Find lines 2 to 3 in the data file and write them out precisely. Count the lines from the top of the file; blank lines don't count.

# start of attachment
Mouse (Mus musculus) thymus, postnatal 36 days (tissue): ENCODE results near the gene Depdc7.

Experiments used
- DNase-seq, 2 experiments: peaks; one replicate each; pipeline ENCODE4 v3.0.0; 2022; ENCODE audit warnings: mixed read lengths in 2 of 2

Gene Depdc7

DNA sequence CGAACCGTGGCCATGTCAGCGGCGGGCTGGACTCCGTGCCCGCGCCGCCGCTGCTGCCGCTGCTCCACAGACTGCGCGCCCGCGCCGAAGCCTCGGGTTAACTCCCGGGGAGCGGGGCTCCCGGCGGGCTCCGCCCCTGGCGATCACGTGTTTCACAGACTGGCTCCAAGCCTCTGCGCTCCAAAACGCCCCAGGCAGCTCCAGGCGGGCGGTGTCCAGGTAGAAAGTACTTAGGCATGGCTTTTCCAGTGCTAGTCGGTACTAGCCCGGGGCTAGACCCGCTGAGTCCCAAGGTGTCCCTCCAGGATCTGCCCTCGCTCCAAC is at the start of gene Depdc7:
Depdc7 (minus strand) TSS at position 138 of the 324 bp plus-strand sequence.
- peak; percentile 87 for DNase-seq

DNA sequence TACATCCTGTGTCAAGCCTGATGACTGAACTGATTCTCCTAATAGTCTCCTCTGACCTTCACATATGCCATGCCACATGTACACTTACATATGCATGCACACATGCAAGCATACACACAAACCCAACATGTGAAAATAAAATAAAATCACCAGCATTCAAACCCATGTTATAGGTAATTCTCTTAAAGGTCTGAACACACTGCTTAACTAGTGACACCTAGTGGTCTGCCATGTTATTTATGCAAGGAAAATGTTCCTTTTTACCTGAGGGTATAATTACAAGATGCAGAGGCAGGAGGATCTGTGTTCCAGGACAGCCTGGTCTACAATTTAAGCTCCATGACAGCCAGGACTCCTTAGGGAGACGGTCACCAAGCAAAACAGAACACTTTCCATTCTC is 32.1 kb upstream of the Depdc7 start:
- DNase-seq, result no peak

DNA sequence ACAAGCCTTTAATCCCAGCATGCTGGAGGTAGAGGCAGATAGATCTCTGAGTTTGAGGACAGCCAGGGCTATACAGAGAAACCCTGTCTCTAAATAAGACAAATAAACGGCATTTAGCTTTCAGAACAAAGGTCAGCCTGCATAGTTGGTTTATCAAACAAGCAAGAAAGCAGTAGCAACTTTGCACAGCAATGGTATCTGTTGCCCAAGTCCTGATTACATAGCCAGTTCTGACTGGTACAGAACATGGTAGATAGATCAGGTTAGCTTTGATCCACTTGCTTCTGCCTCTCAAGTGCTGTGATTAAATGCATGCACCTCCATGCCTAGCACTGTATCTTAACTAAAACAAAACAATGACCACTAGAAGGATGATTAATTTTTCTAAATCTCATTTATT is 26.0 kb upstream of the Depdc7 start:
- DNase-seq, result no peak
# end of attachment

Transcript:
Experiments used
- DNase-seq, 2 experiments: peaks; one replicate each; pipeline ENCODE4 v3.0.0; 2022; ENCODE audit warnings: mixed read lengths in 2 of 2